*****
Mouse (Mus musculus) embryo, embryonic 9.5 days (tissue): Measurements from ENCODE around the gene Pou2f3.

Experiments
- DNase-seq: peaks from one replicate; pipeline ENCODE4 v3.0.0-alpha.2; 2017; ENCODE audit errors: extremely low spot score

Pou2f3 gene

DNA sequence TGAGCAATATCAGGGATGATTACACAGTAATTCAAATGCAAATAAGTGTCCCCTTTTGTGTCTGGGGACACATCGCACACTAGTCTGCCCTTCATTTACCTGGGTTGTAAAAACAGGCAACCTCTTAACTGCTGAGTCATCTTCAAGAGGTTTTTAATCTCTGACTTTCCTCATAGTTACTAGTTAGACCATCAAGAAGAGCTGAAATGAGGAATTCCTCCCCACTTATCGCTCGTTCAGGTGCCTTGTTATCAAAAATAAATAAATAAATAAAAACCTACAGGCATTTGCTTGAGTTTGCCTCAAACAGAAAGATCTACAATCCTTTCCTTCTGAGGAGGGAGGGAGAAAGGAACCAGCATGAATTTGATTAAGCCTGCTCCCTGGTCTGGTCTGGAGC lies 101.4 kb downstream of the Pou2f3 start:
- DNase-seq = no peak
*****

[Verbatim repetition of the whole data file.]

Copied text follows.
Mouse (Mus musculus) embryo, embryonic 9.5 days (tissue): Measurements from ENCODE around the gene Pou2f3.

Experiments
- DNase-seq: peaks from one replicate; pipeline ENCODE4 v3.0.0-alpha.2; 2017; ENCODE audit errors: extremely low spot score

Pou2f3 gene

DNA sequence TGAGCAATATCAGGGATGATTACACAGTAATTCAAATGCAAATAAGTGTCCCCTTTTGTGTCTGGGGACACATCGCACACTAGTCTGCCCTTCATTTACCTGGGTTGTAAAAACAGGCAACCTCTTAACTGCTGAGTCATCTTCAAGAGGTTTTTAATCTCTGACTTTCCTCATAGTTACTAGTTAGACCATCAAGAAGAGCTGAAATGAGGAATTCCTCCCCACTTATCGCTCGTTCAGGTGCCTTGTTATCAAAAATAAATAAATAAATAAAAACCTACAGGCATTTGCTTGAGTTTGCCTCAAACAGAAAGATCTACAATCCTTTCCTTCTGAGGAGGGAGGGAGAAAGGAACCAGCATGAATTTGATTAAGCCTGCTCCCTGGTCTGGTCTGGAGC lies 101.4 kb downstream of the Pou2f3 start:
- DNase-seq = no peak